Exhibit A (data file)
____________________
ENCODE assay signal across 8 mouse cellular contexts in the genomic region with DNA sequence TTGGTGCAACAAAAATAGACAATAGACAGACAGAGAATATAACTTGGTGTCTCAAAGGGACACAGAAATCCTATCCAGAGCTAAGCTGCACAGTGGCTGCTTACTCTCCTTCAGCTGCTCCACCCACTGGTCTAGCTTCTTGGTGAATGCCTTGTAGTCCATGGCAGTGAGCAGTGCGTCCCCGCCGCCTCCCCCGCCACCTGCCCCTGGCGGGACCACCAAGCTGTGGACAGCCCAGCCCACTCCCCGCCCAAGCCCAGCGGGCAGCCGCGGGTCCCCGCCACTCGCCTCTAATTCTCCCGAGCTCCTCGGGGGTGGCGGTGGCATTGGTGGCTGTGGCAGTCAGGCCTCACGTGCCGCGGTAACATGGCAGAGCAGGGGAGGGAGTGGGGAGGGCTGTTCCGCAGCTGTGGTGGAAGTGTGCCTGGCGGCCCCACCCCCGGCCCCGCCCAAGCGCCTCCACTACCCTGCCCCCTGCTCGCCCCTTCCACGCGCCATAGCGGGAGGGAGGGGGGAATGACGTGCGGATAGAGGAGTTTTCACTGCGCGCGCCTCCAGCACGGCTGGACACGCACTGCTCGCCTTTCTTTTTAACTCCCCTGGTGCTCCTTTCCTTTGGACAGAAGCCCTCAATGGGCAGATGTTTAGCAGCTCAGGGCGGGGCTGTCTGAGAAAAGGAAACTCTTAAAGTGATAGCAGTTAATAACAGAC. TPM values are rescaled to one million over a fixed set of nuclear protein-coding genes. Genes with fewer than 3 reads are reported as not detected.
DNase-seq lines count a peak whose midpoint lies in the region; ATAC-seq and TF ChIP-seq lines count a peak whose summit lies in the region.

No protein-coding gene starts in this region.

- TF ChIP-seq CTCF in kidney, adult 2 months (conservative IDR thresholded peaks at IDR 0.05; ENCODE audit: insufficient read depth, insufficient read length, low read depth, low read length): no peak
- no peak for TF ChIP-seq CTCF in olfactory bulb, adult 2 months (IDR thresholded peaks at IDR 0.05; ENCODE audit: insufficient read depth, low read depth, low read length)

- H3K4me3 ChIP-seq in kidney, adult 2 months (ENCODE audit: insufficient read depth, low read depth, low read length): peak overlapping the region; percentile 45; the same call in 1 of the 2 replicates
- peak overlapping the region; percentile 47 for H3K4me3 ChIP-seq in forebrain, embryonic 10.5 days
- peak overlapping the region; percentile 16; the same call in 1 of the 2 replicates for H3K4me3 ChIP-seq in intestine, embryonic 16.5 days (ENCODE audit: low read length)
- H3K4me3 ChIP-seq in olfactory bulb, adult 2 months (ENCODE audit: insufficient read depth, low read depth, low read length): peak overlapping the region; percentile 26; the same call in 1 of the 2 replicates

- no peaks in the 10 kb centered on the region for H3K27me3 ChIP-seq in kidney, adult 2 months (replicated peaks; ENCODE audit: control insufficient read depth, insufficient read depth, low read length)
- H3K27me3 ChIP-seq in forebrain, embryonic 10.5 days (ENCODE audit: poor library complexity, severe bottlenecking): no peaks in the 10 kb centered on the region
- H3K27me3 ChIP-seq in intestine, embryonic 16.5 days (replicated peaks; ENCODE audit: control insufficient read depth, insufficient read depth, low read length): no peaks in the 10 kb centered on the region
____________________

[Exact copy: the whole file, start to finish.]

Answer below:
ENCODE assay signal across 8 mouse cellular contexts in the genomic region with DNA sequence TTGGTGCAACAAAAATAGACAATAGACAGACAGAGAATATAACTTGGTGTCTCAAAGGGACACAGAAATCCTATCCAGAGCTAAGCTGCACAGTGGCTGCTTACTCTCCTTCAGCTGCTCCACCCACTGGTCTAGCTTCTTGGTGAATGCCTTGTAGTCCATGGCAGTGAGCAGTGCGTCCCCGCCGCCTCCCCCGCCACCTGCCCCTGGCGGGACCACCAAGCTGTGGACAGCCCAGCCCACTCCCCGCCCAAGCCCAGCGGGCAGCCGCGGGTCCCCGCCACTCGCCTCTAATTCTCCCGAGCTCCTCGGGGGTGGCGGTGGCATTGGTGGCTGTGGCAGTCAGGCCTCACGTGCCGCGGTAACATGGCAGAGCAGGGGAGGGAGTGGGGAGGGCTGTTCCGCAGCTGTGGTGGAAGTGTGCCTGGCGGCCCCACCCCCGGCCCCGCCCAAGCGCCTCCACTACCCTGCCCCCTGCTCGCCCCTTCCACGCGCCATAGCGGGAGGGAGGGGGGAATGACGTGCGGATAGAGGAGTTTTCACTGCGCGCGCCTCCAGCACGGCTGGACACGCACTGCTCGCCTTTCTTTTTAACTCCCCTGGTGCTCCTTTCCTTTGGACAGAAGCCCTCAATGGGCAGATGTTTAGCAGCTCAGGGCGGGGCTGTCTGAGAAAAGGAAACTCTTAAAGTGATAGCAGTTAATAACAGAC. TPM values are rescaled to one million over a fixed set of nuclear protein-coding genes. Genes with fewer than 3 reads are reported as not detected.
DNase-seq lines count a peak whose midpoint lies in the region; ATAC-seq and TF ChIP-seq lines count a peak whose summit lies in the region.

No protein-coding gene starts in this region.

- TF ChIP-seq CTCF in kidney, adult 2 months (conservative IDR thresholded peaks at IDR 0.05; ENCODE audit: insufficient read depth, insufficient read length, low read depth, low read length): no peak
- no peak for TF ChIP-seq CTCF in olfactory bulb, adult 2 months (IDR thresholded peaks at IDR 0.05; ENCODE audit: insufficient read depth, low read depth, low read length)

- H3K4me3 ChIP-seq in kidney, adult 2 months (ENCODE audit: insufficient read depth, low read depth, low read length): peak overlapping the region; percentile 45; the same call in 1 of the 2 replicates
- peak overlapping the region; percentile 47 for H3K4me3 ChIP-seq in forebrain, embryonic 10.5 days
- peak overlapping the region; percentile 16; the same call in 1 of the 2 replicates for H3K4me3 ChIP-seq in intestine, embryonic 16.5 days (ENCODE audit: low read length)
- H3K4me3 ChIP-seq in olfactory bulb, adult 2 months (ENCODE audit: insufficient read depth, low read depth, low read length): peak overlapping the region; percentile 26; the same call in 1 of the 2 replicates

- no peaks in the 10 kb centered on the region for H3K27me3 ChIP-seq in kidney, adult 2 months (replicated peaks; ENCODE audit: control insufficient read depth, insufficient read depth, low read length)
- H3K27me3 ChIP-seq in forebrain, embryonic 10.5 days (ENCODE audit: poor library complexity, severe bottlenecking): no peaks in the 10 kb centered on the region
- H3K27me3 ChIP-seq in intestine, embryonic 16.5 days (replicated peaks; ENCODE audit: control insufficient read depth, insufficient read depth, low read length): no peaks in the 10 kb centered on the region